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Harland Bartholomew and Corpus Christi: the faltering pursuit of comprehensive planning in South Texas

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In the mid-twentieth century, the prolific St Louis consulting firm Harland Bartholomew and Associates (HBA), played a strategic role in the standardization of planning practices and in the diffusion of professional planning to small and mid-sized cities around the United States. The firm's twenty-year relationship with Corpus Christi, Texas, illustrates the attraction of HBA's approach, as well as reasons for the decline of Bartholomew's style of expert master planning. In two comprehensive city plans, a regional plan, and over a dozen other studies, HBA put forth a vision of a cosmopolitan, thriving Corpus Christi that suited the mindset of the tight group of prominent commercial-civic reformers who sponsored these projects. Bartholomew's first Corpus Christi plan, which appeared as the civic reform movement reached the height of its confidence and authority in the 1950s, met with impressive success. By the late 1960s, the civic reform regime fell apart in the face of a stagnating regional economy and an increasingly pluralistic political climate. HBA's later projects met a tepid reception. As in much of the United States, by the 1970s Corpus Christi abandoned expert master planning in favour of citizen task forces and incremental 'area' plans.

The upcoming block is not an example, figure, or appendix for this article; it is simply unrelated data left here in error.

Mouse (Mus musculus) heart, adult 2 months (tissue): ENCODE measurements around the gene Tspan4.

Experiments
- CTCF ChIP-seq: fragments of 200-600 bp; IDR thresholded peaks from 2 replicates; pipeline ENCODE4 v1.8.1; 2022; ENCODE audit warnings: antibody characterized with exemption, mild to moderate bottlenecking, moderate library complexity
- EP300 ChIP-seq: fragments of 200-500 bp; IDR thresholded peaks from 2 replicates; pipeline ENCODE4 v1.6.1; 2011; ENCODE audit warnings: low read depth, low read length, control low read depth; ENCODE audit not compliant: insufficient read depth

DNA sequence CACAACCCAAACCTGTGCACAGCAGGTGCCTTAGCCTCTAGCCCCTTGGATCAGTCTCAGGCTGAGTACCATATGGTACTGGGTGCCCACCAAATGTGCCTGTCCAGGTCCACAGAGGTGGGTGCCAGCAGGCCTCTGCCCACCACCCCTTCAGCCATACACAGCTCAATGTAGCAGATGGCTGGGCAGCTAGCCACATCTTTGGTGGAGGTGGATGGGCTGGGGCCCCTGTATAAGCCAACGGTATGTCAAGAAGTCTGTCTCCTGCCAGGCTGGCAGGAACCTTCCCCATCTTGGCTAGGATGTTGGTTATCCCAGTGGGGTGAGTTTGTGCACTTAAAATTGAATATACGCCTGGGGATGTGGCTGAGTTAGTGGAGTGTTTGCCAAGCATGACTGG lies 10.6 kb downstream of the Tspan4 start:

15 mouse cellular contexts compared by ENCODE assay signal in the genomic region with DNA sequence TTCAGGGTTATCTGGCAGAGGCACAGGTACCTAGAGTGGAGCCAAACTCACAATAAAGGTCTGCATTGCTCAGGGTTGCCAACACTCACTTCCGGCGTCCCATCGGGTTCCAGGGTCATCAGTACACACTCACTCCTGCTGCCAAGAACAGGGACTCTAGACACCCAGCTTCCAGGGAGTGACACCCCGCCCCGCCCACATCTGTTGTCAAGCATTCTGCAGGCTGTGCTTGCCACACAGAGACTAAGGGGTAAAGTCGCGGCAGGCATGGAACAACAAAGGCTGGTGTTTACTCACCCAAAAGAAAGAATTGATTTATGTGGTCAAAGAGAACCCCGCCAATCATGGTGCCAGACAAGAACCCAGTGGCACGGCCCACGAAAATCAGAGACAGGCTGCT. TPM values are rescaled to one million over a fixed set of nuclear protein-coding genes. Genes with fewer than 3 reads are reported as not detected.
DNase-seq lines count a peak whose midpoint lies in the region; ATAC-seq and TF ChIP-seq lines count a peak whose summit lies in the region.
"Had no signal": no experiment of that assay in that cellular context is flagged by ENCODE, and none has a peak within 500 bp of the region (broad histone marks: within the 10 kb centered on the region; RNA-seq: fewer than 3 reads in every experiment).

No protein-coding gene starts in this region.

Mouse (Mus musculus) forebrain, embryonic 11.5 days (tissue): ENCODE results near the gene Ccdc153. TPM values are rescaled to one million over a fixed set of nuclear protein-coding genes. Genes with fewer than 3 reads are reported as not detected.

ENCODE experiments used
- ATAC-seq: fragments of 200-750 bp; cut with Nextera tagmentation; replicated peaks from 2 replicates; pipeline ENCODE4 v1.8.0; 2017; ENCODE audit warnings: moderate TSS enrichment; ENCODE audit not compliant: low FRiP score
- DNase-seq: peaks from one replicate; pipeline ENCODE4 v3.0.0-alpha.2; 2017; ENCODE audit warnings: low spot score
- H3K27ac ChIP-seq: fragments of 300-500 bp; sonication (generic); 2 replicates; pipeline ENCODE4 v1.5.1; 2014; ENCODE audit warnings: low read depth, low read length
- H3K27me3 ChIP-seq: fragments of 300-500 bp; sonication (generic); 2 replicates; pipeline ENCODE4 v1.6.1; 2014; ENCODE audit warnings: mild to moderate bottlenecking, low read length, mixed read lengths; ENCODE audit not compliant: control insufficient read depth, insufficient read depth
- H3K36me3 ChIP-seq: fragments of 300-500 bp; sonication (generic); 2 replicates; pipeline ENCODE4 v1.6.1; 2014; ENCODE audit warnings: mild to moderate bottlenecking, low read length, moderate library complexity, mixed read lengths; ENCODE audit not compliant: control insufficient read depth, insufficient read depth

Document Type: Research Article


Affiliations: Department of History, Illinois State University, IL 61790-4420, USA (e-mail:

Publication date: April 1, 2003

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